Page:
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July 12, 2018

Teen Inventor, Entrepreneur Gets National Award, Shares Spotlight With Mentor

By In the Loop

Four years ago, Austin McCoy took the local science world by storm with the new disease-detection tool he developed alongside Mayo Clinic scientist Chris Pierret, Ph.D. Austin has now graduated high school and is set to take his considerable scientific talents to the California Institute of Technology.

Four years ago, middle schooler Austin McCoy took the science world by storm. He was recently awarded for his contributions to science, and named Mayo's Chris Pierret, Ph.D., as an inspiring educator.


Austin McCoy was just 14 years old when he began making an impression on the science world. While still in middle school, he developed an innovative and low-cost disease-detection tool alongside Mayo Clinic biochemist and molecular biologist Chris Pierret, Ph.D.

In the years since, that "stripped down, portable and much cheaper version of a standard lab-issue thermocycler" has taken Austin great places and given him great things. Like top honors in a national science and engineering fair in Washington, D.C., a formal internship at Mayo Clinic, an invitation from Dr. Pierret to join him and others from Mayo Clinic on a trip to New Delhi, India, and his own TEDx talk, during which Austin breaks down his device's journey "from idea, to workbench, to kitchen counter prototype."

It was a journey that took root when Austin's middle school partnered with Integrated Science Education Outreach, or InSciEd Out, the science education program founded in 2009 by Mayo Clinic, Winona State University-Rochester, and Rochester Public Schools. Austin and Dr. Pierret met soon after, and the rest, as Austin wrote on his website at the time, is history. "He became my mentor and allowed me to come into his lab at Mayo Clinic, where he taught me how to extract DNA and how to analyze it using electrophoresis." (Funny, that sounds exactly like what we were doing in middle school.)

Since then, the hits have kept coming for young Austin. His most recent achievement, reported by KTTC-TV, was taking home a 2018 Coca-Cola Scholar award. He received the award for his work with his disease-detecting thermocycler and for the nonprofit cybersecurity companies he's created. While he was in high school. (And we were watching "The Big Bang Theory.")

"As the only Minnesota student selected from roughly 180,000 applicants," KTTC reports that Austin was given a $20,000 college scholarship as part of being named a 2018 Coca-Cola Scholar. They just asked one thing in return: He had to first name one educator who had inspired him so Coca-Cola could give said educator its Joseph B. Whitehead Educators of Distinction Award.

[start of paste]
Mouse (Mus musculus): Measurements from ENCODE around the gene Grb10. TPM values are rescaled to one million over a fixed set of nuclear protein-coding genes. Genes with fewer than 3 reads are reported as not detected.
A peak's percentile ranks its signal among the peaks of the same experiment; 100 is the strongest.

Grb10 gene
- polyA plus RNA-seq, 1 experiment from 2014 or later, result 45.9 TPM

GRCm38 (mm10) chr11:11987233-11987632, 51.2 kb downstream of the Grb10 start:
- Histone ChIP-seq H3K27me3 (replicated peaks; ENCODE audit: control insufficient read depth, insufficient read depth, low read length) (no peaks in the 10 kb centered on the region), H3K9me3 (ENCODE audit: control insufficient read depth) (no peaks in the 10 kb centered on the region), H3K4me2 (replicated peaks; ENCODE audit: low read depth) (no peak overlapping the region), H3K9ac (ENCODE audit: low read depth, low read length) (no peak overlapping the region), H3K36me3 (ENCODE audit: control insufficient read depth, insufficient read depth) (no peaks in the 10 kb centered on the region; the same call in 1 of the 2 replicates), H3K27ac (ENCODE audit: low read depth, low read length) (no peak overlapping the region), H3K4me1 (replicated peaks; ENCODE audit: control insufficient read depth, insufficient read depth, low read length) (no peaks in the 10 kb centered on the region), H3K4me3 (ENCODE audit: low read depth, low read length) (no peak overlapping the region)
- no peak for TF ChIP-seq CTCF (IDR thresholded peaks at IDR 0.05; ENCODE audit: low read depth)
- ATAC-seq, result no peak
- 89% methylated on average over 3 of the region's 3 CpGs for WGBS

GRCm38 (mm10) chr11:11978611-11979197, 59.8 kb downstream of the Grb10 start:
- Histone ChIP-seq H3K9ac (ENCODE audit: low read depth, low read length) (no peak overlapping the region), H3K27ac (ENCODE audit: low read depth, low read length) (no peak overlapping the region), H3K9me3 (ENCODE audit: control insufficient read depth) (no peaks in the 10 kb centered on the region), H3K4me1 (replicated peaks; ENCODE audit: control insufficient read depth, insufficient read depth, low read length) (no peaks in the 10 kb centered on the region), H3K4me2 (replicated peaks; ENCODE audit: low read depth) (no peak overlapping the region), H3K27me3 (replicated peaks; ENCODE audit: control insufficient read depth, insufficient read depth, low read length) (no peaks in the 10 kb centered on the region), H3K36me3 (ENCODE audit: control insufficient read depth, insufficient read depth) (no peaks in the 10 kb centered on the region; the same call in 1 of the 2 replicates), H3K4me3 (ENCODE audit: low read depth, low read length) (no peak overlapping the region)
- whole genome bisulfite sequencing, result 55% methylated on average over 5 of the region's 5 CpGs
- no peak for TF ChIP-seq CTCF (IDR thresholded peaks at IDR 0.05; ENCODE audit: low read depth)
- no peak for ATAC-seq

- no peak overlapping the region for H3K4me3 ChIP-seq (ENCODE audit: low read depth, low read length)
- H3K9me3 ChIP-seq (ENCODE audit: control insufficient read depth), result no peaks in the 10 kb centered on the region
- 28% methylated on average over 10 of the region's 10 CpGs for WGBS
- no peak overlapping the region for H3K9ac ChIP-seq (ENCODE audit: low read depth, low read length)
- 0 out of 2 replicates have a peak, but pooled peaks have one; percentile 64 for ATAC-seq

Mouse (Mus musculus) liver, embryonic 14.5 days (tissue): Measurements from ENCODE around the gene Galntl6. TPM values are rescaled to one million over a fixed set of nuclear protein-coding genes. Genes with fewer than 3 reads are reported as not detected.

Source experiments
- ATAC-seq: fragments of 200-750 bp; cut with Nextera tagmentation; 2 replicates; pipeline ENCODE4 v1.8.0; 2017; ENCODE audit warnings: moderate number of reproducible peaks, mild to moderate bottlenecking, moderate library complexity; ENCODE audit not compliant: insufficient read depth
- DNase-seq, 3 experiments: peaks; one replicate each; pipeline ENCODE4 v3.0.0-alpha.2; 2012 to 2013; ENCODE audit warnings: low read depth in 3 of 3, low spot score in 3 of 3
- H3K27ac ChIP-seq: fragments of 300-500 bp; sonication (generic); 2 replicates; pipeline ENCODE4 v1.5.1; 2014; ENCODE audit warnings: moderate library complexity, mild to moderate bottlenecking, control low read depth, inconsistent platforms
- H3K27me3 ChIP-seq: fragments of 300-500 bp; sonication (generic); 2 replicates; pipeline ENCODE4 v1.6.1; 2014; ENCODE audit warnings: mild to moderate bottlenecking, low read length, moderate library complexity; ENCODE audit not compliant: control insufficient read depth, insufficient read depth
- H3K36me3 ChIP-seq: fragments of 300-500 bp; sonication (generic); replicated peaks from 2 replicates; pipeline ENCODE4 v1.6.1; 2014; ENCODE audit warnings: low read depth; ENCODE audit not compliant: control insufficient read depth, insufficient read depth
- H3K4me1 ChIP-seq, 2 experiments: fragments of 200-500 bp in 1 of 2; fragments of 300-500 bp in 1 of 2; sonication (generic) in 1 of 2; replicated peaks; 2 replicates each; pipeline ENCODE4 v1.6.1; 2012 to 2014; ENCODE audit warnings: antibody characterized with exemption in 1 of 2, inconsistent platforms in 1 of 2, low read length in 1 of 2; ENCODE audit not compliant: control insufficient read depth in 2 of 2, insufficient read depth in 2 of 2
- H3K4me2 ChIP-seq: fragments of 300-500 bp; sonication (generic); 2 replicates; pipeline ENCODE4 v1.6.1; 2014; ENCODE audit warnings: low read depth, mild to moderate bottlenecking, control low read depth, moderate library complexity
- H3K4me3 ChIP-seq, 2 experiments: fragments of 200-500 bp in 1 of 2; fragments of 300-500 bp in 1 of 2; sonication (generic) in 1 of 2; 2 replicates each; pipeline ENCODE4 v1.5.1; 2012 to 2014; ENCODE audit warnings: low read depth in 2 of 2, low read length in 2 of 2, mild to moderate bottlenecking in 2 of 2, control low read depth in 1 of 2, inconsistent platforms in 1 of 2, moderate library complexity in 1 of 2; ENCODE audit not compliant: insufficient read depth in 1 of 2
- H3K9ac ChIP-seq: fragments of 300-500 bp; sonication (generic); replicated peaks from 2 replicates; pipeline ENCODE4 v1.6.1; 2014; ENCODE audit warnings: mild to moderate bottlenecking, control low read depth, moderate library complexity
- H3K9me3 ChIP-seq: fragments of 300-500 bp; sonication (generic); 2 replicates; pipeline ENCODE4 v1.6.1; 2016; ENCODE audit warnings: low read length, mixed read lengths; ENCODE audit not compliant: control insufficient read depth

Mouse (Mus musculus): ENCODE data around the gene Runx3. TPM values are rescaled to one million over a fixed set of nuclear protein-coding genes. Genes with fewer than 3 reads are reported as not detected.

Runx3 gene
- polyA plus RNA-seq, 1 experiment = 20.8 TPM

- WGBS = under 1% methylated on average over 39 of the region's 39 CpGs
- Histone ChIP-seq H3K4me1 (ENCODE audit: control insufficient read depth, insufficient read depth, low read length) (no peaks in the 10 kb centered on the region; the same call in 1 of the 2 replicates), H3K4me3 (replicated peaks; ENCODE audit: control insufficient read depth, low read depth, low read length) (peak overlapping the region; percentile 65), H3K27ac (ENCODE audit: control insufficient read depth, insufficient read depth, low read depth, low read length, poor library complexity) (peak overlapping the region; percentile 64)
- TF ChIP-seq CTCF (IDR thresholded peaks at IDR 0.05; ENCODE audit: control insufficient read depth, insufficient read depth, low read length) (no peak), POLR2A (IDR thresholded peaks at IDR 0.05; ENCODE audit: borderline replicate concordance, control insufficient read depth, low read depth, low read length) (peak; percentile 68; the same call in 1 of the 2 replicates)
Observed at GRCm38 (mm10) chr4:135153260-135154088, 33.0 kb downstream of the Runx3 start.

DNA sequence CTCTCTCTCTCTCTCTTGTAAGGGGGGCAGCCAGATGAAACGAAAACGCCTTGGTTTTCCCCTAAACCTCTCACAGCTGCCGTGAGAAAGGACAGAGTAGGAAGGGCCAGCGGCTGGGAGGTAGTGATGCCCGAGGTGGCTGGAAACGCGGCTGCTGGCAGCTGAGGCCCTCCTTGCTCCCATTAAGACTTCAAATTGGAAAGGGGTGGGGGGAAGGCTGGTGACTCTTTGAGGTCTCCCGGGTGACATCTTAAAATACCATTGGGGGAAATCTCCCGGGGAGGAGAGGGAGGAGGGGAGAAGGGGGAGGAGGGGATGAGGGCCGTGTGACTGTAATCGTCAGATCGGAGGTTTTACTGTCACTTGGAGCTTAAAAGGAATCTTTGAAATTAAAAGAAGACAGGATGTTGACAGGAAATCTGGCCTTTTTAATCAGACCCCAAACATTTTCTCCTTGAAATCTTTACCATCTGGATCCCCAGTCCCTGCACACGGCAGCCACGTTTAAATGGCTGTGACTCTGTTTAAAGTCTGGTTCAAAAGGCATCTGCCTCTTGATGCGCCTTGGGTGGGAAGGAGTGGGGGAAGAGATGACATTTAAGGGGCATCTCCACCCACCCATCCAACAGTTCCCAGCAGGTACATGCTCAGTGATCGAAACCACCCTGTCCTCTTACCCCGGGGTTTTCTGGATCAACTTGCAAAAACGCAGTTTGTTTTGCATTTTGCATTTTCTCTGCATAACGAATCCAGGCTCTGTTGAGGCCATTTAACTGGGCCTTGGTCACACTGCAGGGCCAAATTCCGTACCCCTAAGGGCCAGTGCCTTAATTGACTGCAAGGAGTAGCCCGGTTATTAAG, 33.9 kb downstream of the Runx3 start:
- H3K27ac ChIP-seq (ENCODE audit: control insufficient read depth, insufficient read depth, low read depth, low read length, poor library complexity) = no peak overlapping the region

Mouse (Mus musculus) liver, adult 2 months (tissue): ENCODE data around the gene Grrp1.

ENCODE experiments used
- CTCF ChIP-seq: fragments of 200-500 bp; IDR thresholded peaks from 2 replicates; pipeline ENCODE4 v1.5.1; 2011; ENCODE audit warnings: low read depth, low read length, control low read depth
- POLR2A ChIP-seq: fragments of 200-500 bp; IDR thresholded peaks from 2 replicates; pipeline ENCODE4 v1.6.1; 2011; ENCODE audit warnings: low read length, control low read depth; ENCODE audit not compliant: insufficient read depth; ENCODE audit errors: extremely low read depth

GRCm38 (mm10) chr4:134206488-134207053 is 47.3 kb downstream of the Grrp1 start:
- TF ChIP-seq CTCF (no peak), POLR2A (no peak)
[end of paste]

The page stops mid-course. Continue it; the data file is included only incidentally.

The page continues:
Any guesses who Austin picked? His initials are Dr. Chris Pierret. "Not only did he touch me as an individual, giving me so many different opportunities and just taking me in and matching my curiosity with opportunities that I can pursue. But, I think it's just overall he always pursues stuff in life with passion and he tries to help as many people as possible," Austin tells KTTC of his mentor. Yet Austin says the biggest lesson he's learned from Dr. Pierret is humility. "With science, you can talk in a language that's inaccessible to everyone, so treating everyone as equal to you and with humility" is essential, he says.

For his part, Dr. Pierret tells KTTC that being recognized in this way means a great deal given their innovative history together. "To know that he recognizes me as an educator in his life, to know that he recognizes me as part of that journey, is really touching," Dr. Pierret tells the station.

With high school now in his rearview, Austin will take his considerable talents to the California Institute of Technology this fall, KTTC reports, "where he will pursue a degree in mechanical engineering or computer science."

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Tags: Community, Department of Biochemistry and Molecular Biology, Dr. Chris Pierret, Innovation, Mayo Clinic in Rochester

I remember judging this young gentleman in the Rochester Science Fair years ago, with his "e-waste thermocycler" (he won…I know, you're shocked, right?) and being blown away at his maturity and his vast understanding of the science behind his creation. When I first saw him and his thermocycler, I couldn't have guessed that he could best me in the explanation of the scientific principles…he was in middle school. I have remembered him from that day, hoping he would make it big and save us all…and it sounds like he is on his way to doing just that. What an impressive young man!

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